Whereas the current science standards have a strong conceptual (content) focus with inquiry skills being separate and the design process presented as content, the new syllabus, whereas the new version will combine science and engineering practices with content to promote analytical thinking.
Jake argued that science and technology/engineering are being treated as closer now than ever. There is consensus that it’s not just about scientific literacy; technology / STEM is where it’s at.
One slide, adapted from a National Research Council Conceptual Framework featured a comparison of common “thinking analytically” practises in scientific inquiry and engineering design – interesting stuff! It was also pleasing to see extensive use of verbs in the example standards that we were shown, but why doesn’t all this go even further? What about the “M” in “STEM”? Where’s mathematics in this discussion?
Over all, I think that having this work done in Massachusetts and the US is only going to help the case for STEM-based education in Tasmania and Australia. I’ve got to find a way of getting this guy talking to our state and federal education ministers and policy makers back home!!
Janet Coffey – Engaging students in meaningful assessment
Being so very familiar with Hammer’s take on science education and learning, it was interesting to hear many of the same ideas in a fresh voice.
Janet emphasised the sense of “assessment” as meaning “to sit alongside” (As I understand it, the word assessment derives from the Latin “assidere” that means to sit alongside).
In typical approaches to assessment, the students learn something, and then their learning is assessed. In Science, assessing ideas and reasoning *is* doing science. Everyday assessment is important, as is involving students in the process of assessment. Student engagement in assessment involves...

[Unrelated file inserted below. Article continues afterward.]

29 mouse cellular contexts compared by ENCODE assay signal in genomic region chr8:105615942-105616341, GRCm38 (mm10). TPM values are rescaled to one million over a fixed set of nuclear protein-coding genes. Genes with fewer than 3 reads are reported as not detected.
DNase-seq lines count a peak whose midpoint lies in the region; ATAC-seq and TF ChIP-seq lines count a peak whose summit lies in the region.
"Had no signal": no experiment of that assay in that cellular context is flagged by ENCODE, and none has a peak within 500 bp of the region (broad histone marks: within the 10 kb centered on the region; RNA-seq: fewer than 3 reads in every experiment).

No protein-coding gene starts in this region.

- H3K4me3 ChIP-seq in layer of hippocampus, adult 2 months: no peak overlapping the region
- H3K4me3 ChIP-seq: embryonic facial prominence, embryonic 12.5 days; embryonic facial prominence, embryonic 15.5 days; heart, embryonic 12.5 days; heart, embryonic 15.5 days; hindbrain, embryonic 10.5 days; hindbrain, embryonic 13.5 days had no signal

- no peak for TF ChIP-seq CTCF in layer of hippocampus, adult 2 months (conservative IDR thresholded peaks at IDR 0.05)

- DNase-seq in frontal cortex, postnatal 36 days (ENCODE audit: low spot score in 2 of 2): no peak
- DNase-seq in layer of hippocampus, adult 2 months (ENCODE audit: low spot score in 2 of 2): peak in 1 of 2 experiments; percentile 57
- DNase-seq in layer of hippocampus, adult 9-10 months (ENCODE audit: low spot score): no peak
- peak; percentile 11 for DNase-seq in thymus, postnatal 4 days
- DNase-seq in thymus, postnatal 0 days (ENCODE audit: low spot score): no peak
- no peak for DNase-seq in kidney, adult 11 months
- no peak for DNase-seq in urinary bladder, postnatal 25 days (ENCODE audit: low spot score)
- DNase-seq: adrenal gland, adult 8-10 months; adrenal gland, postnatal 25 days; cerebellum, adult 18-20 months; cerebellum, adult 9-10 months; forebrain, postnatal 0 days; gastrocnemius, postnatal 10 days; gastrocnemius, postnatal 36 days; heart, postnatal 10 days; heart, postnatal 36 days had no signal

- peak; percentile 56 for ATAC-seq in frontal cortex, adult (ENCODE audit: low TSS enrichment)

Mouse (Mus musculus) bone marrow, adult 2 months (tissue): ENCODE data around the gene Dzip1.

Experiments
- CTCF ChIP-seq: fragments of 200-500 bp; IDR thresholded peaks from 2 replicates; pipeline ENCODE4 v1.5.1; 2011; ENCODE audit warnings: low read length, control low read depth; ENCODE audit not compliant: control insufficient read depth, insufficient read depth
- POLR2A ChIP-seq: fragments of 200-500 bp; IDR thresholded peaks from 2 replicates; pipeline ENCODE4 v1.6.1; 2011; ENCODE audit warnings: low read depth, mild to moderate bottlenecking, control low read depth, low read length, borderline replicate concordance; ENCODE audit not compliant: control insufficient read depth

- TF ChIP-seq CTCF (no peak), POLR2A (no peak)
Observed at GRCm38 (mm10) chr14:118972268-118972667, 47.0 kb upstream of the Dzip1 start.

- Listening to, and taking seriously, others’ ideas.
- Evaluating quality and reasonableness
Ethan Danahy – What should the CEEO develop next?
This was fun! Ethan conducted two quick polls, using wireless thingies, in which his asked the audience for our views on possible future directions for LabVIEW and SAM Animation.
In the LabVIEW poll, the four options rated fairly evenly…
- Physics glasses
- Music /MIDI
- Software modules in LV??
- iPad support
- Adding a 4th dimension
- Movie analysis
Although I don’t think that much can be drawn from the poll results, it was a good way to illustrate that the CEEO has lots of projects on the go, and that they are always looking for, and finding, new and innovative ways to develop their products.
B Samanta – Swarm Intelligence
B Samanta talked about a swarm robot project he had worked on with some students. He had a tough act to follow and to be honest it was a bit dry, but I thought it was an interesting presentation and very timely… I’ve got a student who is working an NXT based swarm robot project, but we’ve been struggling to see in what direction we should take it. During this presentation, however, it suddenly clicked.
For their swarm robots, Particle Swarm Optimisation (PSO) was used as the main algorithm. PSO is a population based approach that allows for sharing cognitive and social information. What if the Particle Swarm Optimisation (PSO) theory described by Samanta were to be combined with some off-road NXT robots like Hassenplug’s Green Monster and Dexter’s dGPS for localisation and the NXT-Bee for communication.
Andy Bell – Green City Challenge
Andy Bell, from LEGO Education North America, gave us some background on where LEGO Education’s focus in terms of creativity, team-work, and problem-solving and then presented their new Green City Challenge product. The Green City Challenge is a structured getting-started set that includes step-by-step instructions, and a FLL-style mat consisting of seven different renewable energy-based missions. I must admit that this sort of thing isn’t exactly my cup of tea, but it was good to get a taste of it nonetheless.
One point that Andy made about the purpose of robotics had me thinking, and that was when he briefly mentioned the difference between a “learn to robot” activity and one that is more “robot to learn”.